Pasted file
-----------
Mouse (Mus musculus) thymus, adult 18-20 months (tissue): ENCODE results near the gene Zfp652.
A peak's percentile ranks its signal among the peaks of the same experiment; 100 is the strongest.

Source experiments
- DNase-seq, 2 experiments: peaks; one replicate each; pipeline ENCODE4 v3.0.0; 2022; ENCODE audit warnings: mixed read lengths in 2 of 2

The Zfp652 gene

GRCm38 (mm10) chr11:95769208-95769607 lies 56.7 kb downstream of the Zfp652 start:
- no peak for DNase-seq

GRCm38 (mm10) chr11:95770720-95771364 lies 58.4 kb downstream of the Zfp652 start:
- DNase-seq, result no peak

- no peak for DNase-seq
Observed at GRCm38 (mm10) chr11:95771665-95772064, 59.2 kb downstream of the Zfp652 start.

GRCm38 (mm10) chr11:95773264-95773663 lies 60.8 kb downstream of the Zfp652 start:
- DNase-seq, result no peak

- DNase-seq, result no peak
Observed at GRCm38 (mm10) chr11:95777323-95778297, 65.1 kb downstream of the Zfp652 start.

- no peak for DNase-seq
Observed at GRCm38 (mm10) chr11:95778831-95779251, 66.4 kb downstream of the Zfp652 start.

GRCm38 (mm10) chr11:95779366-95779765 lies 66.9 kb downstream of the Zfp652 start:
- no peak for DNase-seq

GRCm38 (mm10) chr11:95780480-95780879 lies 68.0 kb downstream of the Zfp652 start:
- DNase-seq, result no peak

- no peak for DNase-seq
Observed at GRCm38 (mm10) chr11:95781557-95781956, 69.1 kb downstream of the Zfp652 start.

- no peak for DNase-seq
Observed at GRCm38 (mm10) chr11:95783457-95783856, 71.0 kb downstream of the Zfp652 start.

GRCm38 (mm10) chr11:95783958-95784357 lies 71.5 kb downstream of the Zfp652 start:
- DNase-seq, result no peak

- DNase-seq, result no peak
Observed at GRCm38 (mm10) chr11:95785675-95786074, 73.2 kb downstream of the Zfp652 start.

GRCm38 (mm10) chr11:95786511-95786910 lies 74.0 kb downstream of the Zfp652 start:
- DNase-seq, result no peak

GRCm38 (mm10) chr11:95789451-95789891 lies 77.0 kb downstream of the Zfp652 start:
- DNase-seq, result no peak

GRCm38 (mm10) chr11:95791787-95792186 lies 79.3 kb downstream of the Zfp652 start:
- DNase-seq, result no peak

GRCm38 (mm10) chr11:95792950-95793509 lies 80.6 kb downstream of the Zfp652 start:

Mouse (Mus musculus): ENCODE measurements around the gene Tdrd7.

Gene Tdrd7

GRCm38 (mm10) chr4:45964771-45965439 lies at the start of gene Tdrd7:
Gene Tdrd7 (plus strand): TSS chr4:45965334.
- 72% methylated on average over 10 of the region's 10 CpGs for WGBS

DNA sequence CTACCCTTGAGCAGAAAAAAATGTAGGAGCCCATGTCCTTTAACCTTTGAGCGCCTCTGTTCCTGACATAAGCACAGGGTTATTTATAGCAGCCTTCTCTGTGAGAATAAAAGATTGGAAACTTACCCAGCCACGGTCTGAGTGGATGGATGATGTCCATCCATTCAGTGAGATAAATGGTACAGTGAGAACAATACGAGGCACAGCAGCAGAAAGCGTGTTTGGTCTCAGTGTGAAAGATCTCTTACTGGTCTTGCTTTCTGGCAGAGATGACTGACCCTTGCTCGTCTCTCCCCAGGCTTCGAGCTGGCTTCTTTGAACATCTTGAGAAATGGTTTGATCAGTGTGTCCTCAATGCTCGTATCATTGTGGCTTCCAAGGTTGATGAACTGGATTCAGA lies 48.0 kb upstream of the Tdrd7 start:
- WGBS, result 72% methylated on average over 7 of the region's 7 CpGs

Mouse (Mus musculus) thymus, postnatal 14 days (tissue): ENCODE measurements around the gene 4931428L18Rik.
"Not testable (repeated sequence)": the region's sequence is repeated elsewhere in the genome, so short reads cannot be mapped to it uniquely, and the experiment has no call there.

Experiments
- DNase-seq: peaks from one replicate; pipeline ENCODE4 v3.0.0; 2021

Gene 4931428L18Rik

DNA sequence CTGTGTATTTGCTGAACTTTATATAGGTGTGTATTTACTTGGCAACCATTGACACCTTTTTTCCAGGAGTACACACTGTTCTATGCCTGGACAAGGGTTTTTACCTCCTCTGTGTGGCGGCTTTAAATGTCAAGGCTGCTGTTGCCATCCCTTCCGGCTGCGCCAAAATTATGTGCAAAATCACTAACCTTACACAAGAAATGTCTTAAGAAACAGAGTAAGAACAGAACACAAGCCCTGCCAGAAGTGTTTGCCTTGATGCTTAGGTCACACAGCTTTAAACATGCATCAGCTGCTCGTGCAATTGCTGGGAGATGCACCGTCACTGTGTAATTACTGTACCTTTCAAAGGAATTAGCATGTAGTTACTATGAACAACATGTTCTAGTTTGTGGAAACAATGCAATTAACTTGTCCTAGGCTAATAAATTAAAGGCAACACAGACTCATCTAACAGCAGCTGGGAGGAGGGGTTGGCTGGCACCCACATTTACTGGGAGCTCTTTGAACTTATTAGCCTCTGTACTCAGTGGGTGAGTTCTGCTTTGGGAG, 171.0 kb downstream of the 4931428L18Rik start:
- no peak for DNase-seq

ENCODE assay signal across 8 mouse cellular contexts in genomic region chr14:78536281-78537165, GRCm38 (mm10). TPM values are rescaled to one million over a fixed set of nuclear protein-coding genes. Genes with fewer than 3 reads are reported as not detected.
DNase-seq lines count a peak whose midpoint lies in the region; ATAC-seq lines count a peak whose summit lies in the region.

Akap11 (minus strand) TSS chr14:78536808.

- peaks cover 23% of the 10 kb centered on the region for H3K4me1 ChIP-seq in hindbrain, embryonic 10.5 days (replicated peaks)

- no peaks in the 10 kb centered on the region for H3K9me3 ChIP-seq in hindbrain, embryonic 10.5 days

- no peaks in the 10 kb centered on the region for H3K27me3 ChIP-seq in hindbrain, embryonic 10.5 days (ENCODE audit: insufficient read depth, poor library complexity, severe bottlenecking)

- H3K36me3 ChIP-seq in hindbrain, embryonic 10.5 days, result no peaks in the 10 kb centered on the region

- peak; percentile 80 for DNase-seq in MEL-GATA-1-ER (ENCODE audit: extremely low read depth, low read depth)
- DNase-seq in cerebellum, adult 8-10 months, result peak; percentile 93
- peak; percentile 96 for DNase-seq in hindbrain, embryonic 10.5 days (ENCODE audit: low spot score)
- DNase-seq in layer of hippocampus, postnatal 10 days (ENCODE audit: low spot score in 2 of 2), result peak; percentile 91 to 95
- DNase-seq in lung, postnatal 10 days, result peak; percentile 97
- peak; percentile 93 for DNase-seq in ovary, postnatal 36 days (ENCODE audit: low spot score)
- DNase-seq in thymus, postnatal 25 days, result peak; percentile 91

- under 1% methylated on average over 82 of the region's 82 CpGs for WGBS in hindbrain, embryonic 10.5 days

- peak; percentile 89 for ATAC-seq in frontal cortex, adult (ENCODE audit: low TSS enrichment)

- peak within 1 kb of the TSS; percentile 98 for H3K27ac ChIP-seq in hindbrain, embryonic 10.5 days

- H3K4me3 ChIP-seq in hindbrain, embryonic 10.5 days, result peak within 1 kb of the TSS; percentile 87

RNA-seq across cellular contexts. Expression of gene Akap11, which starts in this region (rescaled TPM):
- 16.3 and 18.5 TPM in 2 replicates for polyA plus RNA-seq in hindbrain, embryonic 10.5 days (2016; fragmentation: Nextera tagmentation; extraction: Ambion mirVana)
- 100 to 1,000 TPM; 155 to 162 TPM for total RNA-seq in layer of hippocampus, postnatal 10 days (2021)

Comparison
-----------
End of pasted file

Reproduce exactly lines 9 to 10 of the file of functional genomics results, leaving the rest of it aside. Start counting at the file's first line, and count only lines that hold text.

- DNase-seq, result no peak

- no peak for DNase-seq